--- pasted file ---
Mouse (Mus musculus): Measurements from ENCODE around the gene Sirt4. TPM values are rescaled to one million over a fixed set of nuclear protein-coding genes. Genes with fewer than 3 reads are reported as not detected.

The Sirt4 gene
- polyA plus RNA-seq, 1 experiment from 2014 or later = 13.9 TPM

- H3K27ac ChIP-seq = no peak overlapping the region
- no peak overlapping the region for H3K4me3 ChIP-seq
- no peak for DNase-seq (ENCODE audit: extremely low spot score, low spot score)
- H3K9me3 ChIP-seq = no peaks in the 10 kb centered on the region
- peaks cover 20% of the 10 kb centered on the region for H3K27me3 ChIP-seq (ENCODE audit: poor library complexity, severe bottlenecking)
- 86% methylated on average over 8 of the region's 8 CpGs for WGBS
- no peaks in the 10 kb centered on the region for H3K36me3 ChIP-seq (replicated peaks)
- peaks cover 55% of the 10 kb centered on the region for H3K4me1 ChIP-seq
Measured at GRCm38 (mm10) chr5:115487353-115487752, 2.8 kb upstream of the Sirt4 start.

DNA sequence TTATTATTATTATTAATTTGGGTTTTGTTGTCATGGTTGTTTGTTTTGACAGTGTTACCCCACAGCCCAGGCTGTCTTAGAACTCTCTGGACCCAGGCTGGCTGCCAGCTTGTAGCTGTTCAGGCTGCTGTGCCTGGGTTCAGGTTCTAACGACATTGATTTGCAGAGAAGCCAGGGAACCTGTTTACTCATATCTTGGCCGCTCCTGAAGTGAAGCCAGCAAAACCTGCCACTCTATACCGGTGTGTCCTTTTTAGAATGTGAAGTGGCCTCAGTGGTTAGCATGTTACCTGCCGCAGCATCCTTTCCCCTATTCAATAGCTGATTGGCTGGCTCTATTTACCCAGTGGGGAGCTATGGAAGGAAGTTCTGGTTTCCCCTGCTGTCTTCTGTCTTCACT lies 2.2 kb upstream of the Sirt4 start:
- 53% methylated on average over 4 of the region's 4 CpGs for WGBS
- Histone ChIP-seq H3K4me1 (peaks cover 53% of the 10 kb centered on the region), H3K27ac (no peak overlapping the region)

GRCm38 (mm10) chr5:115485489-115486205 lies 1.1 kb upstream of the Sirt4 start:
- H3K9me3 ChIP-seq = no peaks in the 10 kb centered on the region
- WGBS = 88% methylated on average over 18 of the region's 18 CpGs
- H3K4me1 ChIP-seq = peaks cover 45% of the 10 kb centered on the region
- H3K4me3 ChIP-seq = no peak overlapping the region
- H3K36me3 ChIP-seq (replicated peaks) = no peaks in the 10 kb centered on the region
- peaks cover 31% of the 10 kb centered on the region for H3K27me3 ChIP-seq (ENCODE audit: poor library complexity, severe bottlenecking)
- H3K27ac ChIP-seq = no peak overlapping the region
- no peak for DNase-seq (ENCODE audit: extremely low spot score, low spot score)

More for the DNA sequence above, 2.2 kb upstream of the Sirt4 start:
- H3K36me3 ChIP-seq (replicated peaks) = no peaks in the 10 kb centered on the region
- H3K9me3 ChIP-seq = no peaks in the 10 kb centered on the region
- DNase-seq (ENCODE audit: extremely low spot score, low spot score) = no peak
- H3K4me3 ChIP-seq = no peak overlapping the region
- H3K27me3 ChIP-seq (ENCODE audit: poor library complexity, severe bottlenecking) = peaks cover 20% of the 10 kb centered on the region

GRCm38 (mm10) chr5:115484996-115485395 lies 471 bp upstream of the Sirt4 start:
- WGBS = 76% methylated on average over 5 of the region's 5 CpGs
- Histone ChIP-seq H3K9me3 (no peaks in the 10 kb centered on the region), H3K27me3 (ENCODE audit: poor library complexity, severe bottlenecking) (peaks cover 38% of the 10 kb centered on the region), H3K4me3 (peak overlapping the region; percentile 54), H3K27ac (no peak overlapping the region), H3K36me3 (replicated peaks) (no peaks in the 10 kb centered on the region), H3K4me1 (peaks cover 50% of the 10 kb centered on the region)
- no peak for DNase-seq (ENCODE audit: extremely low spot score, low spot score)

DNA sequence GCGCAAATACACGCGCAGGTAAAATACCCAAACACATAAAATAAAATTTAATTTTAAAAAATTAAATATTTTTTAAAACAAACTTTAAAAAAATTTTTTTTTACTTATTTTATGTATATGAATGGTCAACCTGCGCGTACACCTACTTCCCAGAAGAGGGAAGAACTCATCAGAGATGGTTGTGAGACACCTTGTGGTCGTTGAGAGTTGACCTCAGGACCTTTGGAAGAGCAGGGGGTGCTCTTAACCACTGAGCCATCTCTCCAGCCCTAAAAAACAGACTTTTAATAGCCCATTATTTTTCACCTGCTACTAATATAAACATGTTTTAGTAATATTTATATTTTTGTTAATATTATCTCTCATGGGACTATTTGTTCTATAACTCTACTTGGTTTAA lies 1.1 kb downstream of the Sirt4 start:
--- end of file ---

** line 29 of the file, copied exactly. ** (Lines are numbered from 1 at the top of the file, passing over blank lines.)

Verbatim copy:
- H3K4me3 ChIP-seq = no peak overlapping the region